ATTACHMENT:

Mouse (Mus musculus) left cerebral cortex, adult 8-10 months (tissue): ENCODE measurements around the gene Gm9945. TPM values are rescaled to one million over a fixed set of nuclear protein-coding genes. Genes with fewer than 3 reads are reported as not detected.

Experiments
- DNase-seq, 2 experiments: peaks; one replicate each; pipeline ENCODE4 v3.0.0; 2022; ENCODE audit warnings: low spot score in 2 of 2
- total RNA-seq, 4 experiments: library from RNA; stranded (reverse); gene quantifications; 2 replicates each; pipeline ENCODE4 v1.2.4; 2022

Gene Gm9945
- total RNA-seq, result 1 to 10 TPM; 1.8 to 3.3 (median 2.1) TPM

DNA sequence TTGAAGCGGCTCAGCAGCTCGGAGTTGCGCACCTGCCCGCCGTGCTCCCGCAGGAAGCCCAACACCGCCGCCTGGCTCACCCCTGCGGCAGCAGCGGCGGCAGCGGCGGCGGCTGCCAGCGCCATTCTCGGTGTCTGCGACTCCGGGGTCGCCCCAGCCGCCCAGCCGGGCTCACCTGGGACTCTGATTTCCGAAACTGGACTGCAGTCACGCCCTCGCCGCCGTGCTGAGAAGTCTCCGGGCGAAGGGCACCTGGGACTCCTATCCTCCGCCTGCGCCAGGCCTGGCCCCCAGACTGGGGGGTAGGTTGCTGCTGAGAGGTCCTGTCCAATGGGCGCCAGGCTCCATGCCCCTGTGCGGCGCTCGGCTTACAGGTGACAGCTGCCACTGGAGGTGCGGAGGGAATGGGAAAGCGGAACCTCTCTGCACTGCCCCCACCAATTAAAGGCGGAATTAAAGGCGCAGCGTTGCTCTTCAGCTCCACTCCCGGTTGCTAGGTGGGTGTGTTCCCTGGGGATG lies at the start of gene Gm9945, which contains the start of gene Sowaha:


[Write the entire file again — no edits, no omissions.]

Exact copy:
Mouse (Mus musculus) left cerebral cortex, adult 8-10 months (tissue): ENCODE measurements around the gene Gm9945. TPM values are rescaled to one million over a fixed set of nuclear protein-coding genes. Genes with fewer than 3 reads are reported as not detected.

Experiments
- DNase-seq, 2 experiments: peaks; one replicate each; pipeline ENCODE4 v3.0.0; 2022; ENCODE audit warnings: low spot score in 2 of 2
- total RNA-seq, 4 experiments: library from RNA; stranded (reverse); gene quantifications; 2 replicates each; pipeline ENCODE4 v1.2.4; 2022

Gene Gm9945
- total RNA-seq, result 1 to 10 TPM; 1.8 to 3.3 (median 2.1) TPM

DNA sequence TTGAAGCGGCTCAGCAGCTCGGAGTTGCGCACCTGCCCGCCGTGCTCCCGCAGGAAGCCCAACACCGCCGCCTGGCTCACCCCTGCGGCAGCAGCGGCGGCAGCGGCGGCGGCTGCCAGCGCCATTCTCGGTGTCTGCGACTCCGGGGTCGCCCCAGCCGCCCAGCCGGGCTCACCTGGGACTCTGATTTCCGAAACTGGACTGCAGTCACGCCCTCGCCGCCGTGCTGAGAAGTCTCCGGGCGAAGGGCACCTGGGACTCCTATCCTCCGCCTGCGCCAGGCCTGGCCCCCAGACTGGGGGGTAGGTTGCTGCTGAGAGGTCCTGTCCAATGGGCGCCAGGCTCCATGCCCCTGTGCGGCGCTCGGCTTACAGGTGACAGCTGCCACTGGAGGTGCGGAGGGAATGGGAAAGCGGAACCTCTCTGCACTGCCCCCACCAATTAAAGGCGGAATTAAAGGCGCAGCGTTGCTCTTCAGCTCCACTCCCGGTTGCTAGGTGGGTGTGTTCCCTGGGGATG lies at the start of gene Gm9945, which contains the start of gene Sowaha: